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Judge President Dunstan Mlambo

Capacity: Judge President, Gauteng
First appointed as judge: 1997 – Labour Court
Further appointments:
2000 – Gauteng High Court
2005 – Supreme Court of Appeal
2010 – Judge President, Labour Court
2012 – Judge President, Gauteng High Court

Gender: Male
Ethnicity: African
Date of Birth: September 1959
Qualifications: B.Proc (Limpopo) LLB (Unisa) LLD (honouris causa)(UFH)

Key judgments:

Candidate bio:

As judge president of the Gauteng High Court in Johannesburg and Pretoria, Judge President Dunstan Mlambo heads the largest and busiest high court system in the country. On paper, Mlambo’s CV makes him most prepared to assume the hefty role of chief justice of South Africa but there are other factors at play.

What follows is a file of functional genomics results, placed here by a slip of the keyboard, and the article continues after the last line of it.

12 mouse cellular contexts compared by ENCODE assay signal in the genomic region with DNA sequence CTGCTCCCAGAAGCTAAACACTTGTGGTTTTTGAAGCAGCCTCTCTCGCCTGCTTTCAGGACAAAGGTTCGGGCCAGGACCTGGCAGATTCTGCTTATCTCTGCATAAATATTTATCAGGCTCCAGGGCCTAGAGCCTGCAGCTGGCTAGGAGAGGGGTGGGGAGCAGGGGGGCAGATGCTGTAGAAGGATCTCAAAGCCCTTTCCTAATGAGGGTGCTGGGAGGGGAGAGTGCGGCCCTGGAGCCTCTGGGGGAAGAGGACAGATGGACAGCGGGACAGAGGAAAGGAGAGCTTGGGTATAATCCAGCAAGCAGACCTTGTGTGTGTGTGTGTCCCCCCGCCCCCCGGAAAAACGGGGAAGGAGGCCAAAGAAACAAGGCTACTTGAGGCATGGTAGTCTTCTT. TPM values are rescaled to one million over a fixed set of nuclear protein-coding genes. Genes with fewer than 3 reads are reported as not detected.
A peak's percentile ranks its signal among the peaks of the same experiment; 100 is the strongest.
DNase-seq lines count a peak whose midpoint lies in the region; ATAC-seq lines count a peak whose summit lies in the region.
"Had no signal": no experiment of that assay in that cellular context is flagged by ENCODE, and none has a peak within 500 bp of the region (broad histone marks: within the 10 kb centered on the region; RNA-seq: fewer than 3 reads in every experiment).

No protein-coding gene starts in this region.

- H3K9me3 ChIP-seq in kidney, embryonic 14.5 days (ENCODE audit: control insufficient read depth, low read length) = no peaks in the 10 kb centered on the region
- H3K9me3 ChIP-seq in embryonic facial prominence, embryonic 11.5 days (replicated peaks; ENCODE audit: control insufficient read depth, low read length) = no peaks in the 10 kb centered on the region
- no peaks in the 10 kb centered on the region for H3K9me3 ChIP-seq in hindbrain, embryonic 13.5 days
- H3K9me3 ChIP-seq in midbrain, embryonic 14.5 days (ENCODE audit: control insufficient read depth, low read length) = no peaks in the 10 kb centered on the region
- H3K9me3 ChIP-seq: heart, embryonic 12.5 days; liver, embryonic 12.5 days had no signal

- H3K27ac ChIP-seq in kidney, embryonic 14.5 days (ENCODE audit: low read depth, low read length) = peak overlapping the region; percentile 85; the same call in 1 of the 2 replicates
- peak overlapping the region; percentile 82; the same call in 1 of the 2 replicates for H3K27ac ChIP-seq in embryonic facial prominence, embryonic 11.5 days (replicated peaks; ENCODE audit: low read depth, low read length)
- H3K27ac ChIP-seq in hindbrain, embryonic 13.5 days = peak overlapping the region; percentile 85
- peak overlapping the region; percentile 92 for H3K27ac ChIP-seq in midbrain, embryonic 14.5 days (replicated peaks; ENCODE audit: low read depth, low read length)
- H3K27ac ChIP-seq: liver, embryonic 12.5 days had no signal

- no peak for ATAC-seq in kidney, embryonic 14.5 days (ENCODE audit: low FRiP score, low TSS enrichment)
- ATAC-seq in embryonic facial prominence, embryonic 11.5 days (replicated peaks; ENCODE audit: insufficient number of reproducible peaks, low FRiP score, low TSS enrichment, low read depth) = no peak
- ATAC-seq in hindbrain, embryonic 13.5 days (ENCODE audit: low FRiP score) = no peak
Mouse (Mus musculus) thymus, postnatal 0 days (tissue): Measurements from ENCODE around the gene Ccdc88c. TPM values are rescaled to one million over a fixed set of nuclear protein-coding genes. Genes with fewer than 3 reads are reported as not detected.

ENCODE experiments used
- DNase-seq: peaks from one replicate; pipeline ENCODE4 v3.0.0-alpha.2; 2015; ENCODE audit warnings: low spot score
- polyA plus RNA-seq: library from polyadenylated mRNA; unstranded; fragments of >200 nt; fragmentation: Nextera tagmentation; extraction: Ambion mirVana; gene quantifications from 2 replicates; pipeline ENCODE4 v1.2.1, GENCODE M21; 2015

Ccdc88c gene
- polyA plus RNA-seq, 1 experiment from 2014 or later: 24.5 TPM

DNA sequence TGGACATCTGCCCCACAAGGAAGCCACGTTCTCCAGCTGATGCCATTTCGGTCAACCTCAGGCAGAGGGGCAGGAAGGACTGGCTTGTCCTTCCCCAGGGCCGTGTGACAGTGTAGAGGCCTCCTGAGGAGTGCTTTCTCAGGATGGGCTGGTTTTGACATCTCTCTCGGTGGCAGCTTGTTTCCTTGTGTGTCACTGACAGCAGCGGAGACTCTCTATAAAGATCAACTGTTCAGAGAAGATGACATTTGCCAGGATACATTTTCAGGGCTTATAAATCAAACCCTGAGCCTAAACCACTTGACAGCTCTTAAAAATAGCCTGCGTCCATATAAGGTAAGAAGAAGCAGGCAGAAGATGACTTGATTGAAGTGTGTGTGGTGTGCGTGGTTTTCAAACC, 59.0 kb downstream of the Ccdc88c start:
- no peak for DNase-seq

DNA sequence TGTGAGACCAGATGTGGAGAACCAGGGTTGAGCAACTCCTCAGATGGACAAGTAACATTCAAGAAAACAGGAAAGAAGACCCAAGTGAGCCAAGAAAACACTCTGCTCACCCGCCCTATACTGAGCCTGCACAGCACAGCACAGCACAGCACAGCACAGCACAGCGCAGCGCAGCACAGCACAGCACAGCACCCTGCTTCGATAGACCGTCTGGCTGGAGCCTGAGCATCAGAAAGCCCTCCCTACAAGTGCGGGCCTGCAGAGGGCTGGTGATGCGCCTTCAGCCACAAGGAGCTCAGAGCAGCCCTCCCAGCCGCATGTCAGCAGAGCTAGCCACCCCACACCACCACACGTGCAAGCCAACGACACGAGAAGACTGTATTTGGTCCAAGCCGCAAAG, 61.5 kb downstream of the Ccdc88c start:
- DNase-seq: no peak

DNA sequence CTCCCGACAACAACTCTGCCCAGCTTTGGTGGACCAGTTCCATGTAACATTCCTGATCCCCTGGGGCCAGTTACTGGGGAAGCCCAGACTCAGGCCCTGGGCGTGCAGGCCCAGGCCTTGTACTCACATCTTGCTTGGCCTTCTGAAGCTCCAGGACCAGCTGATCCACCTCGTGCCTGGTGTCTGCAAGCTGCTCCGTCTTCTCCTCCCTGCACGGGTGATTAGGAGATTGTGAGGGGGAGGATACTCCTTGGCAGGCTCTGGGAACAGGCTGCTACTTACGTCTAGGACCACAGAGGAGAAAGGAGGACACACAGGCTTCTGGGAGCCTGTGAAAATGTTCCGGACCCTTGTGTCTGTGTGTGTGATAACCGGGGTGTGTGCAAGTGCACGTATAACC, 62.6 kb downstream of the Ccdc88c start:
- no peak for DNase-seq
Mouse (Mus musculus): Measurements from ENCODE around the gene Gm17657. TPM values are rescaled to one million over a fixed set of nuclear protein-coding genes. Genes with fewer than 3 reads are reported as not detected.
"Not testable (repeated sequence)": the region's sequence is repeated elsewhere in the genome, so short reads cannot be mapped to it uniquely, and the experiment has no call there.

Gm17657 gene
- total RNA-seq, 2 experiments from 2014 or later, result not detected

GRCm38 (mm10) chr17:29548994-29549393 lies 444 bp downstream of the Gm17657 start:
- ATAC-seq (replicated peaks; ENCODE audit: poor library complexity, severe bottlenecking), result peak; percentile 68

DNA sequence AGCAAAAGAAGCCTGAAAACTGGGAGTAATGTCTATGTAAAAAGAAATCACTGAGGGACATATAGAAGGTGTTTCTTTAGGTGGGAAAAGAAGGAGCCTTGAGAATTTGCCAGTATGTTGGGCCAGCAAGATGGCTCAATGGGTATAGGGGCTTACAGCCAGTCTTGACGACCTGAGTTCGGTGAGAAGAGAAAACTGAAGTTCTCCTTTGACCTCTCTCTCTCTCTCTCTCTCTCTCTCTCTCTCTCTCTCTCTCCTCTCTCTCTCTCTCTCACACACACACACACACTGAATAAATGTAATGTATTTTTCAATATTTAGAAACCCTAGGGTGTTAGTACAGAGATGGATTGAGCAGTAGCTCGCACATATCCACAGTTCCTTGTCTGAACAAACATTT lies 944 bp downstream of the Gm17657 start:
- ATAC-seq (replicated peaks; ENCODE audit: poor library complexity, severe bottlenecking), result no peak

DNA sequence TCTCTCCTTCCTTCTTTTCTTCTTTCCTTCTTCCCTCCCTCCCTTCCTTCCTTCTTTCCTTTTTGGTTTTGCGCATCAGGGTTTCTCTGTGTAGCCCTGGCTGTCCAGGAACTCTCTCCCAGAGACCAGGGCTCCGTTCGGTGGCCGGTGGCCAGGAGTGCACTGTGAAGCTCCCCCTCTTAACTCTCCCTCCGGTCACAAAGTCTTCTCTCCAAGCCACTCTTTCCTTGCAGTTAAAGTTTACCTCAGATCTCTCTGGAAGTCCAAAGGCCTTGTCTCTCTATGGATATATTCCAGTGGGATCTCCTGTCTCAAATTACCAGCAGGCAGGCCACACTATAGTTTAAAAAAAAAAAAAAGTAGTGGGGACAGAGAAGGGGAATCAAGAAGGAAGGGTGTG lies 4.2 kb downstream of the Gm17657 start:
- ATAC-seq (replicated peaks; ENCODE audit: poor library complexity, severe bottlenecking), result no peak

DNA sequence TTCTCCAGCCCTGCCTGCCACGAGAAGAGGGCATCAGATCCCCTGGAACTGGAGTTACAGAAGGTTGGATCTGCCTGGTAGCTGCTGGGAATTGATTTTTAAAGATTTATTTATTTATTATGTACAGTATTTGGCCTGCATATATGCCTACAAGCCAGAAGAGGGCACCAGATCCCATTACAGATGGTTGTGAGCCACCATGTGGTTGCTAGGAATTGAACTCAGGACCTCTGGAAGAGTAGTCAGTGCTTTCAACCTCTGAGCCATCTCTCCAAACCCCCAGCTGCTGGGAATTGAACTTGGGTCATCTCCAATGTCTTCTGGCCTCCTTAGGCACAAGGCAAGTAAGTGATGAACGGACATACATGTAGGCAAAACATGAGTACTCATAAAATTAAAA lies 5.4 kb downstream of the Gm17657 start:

Prior to taking judicial office, Mlambo was an attorney in private practice as a public interest and trade union lawyer. He started his legal career as a legal assistant in the KaNgwane Government before joining the Legal Resources Centre as a legal fellow in 1987. He later entered SA’s ‘Magic Circle’ in 1988 by joining Big 5 corporate law firm Bowman Gilfillan as a candidate attorney, rising through the ranks to become associate partner in 1993 at age 34. He then branched off to establish his own law firm Mlambo & Modise Attorneys in from 1995 until joining the bench in 1997 as Labour Court judge.